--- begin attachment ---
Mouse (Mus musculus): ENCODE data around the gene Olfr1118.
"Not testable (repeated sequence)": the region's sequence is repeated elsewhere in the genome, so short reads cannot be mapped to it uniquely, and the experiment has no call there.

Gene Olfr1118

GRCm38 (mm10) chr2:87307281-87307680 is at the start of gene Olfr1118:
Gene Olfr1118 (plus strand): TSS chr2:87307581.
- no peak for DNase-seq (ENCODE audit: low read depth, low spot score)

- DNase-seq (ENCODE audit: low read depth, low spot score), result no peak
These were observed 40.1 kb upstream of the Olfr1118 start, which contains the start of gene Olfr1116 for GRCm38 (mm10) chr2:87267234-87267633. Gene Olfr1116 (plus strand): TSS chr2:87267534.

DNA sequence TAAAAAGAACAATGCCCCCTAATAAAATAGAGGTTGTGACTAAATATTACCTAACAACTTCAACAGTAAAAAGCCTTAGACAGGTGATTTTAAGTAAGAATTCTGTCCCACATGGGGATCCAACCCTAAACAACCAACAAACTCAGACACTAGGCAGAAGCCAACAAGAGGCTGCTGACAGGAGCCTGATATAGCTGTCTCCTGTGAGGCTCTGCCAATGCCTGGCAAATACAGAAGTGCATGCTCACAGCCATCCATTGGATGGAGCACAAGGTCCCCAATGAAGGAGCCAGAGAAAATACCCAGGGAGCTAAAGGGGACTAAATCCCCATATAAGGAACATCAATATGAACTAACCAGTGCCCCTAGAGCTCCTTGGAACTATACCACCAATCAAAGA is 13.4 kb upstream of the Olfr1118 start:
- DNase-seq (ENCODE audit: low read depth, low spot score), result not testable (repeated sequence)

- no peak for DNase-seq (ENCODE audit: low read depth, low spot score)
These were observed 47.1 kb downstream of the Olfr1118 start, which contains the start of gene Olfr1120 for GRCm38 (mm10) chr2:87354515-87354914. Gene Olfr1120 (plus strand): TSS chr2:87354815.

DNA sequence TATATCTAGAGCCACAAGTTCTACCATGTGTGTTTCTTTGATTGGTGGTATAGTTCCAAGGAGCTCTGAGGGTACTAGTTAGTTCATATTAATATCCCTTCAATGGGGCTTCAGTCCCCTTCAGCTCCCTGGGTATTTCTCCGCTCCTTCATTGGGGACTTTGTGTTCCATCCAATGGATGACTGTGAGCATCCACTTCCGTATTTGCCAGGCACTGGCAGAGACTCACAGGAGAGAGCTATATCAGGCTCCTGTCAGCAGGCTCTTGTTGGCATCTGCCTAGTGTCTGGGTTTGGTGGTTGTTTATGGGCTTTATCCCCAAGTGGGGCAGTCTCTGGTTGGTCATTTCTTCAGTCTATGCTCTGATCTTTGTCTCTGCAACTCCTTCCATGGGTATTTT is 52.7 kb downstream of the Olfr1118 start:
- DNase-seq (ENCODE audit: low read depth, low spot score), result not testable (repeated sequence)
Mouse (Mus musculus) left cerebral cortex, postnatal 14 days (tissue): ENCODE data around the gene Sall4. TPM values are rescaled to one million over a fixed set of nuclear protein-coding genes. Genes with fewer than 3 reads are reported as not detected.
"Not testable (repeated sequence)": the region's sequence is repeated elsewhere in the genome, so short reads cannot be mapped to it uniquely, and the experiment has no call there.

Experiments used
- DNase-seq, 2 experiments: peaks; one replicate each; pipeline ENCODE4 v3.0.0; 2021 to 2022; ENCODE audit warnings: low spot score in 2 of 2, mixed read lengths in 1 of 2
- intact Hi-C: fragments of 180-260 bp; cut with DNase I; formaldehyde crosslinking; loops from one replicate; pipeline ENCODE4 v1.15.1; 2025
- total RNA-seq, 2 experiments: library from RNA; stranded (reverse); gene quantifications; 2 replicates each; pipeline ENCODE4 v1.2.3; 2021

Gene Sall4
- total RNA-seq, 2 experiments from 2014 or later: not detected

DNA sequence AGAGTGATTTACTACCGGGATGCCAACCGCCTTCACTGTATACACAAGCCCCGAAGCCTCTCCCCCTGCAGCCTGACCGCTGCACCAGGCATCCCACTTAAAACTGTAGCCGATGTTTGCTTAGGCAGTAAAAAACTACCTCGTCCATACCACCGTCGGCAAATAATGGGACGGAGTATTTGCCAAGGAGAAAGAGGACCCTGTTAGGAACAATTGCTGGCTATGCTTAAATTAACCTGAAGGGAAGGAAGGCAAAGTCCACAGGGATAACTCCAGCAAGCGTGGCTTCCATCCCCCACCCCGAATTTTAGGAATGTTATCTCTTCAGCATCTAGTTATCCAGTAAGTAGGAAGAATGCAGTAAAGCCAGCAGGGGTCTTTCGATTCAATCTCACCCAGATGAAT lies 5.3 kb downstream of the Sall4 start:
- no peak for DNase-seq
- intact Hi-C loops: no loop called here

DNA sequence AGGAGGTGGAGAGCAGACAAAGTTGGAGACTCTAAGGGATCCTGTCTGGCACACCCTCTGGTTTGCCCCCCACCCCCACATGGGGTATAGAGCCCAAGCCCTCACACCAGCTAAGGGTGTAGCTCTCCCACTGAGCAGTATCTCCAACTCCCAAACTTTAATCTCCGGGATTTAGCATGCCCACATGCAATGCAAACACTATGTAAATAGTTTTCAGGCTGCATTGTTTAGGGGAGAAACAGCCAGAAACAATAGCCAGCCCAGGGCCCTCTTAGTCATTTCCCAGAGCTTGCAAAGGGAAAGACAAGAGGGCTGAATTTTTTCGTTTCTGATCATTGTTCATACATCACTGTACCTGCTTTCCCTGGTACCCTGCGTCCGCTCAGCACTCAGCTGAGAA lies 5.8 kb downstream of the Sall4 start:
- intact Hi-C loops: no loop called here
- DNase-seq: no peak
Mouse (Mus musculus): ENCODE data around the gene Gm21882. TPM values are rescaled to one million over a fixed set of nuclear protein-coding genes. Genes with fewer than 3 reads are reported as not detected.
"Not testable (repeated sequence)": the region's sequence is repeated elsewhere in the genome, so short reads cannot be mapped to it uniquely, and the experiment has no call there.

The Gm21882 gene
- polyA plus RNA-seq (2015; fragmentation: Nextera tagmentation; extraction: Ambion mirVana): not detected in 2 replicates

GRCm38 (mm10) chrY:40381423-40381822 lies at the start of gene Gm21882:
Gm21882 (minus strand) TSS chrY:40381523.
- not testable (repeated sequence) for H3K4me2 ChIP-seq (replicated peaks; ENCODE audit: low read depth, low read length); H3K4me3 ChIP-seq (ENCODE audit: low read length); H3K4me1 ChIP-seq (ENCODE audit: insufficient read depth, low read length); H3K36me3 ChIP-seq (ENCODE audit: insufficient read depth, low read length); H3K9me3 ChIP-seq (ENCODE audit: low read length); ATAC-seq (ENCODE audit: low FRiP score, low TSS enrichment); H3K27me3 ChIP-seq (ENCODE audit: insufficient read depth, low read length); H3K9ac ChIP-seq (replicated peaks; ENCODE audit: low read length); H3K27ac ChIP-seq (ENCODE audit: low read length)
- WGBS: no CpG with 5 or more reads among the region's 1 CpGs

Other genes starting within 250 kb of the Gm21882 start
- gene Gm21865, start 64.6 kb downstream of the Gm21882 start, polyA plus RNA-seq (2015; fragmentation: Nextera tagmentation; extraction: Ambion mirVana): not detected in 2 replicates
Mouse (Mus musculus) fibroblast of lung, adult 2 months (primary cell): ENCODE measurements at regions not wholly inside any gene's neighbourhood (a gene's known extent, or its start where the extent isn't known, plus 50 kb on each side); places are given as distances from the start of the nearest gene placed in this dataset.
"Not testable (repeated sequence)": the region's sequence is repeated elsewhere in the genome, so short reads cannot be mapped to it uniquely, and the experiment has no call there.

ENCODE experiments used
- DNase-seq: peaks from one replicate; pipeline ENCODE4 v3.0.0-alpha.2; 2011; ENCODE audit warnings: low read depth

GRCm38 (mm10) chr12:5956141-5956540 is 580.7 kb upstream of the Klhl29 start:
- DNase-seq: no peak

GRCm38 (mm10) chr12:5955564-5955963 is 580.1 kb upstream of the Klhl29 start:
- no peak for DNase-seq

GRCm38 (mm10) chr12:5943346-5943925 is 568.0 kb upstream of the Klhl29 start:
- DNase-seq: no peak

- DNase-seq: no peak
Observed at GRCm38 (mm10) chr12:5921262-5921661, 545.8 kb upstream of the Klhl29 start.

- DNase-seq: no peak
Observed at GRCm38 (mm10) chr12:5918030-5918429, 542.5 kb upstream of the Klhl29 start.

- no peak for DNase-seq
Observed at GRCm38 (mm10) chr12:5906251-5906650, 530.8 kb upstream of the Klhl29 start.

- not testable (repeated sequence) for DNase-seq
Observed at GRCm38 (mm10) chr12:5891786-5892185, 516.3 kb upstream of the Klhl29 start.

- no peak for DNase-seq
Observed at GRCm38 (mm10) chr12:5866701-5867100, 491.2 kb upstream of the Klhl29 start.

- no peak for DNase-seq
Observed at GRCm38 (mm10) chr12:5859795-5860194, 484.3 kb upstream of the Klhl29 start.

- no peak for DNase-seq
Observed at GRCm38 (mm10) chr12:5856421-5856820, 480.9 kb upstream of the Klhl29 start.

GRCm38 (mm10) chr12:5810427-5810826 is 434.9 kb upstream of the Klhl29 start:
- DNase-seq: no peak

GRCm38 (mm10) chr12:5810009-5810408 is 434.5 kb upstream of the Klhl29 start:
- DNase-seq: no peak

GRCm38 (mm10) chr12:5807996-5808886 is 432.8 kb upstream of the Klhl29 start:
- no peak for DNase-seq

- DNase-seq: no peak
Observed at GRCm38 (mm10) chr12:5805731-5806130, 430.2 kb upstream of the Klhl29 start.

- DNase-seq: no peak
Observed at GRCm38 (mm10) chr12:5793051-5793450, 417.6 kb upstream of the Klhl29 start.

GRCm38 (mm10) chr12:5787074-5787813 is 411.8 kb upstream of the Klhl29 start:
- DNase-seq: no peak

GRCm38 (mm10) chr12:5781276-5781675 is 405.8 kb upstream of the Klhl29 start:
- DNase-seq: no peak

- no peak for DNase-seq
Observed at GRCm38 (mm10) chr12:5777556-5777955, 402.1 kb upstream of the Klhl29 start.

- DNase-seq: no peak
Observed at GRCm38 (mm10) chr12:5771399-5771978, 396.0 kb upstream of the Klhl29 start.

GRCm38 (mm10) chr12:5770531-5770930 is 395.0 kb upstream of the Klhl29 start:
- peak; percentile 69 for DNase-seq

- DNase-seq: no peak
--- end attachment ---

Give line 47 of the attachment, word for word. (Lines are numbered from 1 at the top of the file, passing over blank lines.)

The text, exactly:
GRCm38 (mm10) chr12:5943346-5943925 is 568.0 kb upstream of the Klhl29 start: